In February 2017, Representative Goodlatte introduced the Fairness in Class Action Litigation Act of 2017. The Act, as with its 2015 predecessor, covers a lot of ground. It permits certification of damages classes only where “each proposed class member suffered the same type and scope of injury.” It precludes certain conflicts of interest between class counsel and the named plaintiff. It resolves the Circuit split on ascertainability, adopting the view of the Third and Eleventh Circuits (and perhaps the First Circuit as well, as my colleague Katherine Kayatta recently noted) that the named plaintiff has the burden to show that identifying the class members is administratively feasible. It alters or creates certain procedural and disclosure requirements, such as giving a party an interlocutory appeal as of right of the class certification decision and staying all discovery during the pendency of certain motions. And it clarifies that Rule 23(c)(4) is an administrative tool for making class actions work, not a mechanism to permit evasion of the
As my colleague, Katherine Kayatta, alluded to in her detailed post earlier this week, much of the initial commentary on the Supreme Court’s Tyson Foods decision has been to the effect that the decision may crack open the door to representative proof in class cases. While plaintiffs will no doubt seek to use it that way, I don’t read the decision as providing a lot of meaningful support for such an effort. And, indeed, I think defendants should embrace rather than fear the decision in many respects.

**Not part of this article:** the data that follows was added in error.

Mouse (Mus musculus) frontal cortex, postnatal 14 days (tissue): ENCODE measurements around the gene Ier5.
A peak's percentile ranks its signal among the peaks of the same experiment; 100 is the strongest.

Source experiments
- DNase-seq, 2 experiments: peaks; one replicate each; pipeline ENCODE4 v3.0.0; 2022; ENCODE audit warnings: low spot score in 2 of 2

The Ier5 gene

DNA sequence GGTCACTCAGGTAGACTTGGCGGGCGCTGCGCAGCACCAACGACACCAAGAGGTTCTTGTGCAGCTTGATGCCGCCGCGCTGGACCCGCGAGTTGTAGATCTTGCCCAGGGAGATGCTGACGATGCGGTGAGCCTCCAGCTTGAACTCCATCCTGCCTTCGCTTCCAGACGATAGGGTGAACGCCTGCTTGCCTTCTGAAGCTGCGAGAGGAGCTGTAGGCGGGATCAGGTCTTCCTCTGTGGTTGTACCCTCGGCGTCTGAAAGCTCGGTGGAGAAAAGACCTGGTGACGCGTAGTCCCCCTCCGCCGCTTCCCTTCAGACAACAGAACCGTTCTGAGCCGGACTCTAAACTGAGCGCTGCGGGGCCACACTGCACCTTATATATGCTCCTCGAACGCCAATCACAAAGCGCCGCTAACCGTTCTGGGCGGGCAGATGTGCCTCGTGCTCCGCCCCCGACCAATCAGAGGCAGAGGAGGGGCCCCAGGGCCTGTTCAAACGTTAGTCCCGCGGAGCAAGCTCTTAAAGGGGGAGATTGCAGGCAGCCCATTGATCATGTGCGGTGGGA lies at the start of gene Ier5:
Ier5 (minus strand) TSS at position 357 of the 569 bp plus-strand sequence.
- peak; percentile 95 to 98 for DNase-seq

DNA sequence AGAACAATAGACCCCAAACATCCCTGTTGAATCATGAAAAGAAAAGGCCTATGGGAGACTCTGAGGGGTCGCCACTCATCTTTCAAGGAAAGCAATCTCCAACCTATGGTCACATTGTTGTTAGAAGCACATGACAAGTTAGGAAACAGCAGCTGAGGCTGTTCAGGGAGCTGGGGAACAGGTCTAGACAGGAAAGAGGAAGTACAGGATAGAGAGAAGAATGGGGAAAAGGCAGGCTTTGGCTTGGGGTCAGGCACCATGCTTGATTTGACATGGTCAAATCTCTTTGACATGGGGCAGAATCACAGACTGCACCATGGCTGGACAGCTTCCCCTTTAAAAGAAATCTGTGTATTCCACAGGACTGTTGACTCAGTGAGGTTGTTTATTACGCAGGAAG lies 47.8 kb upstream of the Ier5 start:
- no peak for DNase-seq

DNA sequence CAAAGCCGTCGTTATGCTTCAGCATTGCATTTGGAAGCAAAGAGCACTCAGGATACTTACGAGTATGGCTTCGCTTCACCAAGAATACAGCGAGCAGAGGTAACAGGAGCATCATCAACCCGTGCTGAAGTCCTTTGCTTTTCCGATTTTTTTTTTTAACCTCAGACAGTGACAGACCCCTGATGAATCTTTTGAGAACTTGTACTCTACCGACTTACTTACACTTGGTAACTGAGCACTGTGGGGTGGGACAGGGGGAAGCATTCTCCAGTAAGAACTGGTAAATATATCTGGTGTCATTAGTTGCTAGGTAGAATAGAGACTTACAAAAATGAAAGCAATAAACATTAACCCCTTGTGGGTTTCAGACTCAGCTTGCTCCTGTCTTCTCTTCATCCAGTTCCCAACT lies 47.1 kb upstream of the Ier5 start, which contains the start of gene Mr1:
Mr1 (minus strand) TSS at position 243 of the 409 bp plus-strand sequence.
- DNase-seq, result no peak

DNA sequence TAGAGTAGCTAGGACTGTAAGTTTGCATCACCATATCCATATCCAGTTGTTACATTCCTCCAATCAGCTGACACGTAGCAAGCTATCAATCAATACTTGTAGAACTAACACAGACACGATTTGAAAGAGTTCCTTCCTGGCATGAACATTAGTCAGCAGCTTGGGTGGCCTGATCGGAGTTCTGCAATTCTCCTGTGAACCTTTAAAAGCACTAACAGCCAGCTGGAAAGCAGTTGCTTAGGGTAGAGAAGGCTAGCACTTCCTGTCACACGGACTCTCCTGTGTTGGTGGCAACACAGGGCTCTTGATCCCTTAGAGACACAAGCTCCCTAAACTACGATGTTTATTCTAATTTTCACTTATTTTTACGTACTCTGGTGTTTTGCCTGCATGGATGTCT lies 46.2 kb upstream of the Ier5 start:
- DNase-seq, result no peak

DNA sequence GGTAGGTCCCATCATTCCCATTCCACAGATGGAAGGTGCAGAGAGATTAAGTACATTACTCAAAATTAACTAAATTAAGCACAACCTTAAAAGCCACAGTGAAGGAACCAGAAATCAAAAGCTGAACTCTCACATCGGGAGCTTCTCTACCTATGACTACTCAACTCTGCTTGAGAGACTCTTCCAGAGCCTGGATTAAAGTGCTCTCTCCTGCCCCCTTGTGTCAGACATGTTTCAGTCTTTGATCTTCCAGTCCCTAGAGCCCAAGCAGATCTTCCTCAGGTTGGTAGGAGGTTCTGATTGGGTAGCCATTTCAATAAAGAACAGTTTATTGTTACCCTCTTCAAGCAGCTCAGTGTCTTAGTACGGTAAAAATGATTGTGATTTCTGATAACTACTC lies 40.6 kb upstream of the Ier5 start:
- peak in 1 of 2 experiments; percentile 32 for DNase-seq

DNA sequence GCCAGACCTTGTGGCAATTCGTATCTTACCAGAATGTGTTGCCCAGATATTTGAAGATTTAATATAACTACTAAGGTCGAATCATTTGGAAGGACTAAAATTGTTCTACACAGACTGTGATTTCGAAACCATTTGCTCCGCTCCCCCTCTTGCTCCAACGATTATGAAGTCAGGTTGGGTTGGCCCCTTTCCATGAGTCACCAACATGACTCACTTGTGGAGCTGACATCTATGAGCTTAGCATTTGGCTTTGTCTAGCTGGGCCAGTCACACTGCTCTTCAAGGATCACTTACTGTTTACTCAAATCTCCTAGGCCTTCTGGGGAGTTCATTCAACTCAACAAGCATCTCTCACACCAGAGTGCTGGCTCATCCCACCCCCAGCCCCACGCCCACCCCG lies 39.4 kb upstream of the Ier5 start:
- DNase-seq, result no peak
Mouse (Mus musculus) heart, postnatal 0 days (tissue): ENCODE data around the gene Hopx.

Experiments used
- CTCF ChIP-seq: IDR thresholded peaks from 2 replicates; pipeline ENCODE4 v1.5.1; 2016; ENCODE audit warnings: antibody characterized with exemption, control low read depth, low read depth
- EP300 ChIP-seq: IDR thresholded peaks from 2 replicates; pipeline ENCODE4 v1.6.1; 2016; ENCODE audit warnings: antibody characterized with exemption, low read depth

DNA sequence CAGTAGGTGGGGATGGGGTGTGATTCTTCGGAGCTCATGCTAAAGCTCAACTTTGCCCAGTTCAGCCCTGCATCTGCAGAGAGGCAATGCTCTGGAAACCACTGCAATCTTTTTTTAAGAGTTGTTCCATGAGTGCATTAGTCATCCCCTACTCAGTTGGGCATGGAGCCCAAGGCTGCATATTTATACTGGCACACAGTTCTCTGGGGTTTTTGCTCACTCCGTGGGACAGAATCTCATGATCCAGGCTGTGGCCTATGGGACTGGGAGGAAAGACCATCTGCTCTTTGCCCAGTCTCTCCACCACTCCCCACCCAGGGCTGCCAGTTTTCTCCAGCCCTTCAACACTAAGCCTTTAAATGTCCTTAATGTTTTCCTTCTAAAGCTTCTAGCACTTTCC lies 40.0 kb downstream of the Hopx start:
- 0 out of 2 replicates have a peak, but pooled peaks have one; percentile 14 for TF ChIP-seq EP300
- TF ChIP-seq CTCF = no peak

We have commented previously on several aspects of the Supreme Court’s recent decision in Tyson Foods. One additional important aspect that deserves special attention in the First Circuit is the issue of how to cull uninjured class members prior to judgment, an issue a divided panel of the First Circuit addressed in In re Nexium last year.
The First Circuit’s split decision last week affirming class certification in the Nexium antitrust case is sure to receive much attention in product defect class actions. Over the last several years, a chief battleground in such actions has been the import of the fact that many of the people that bought the particular product – indeed, often an overwhelming majority of those people – had no problem at all with it after many years of use…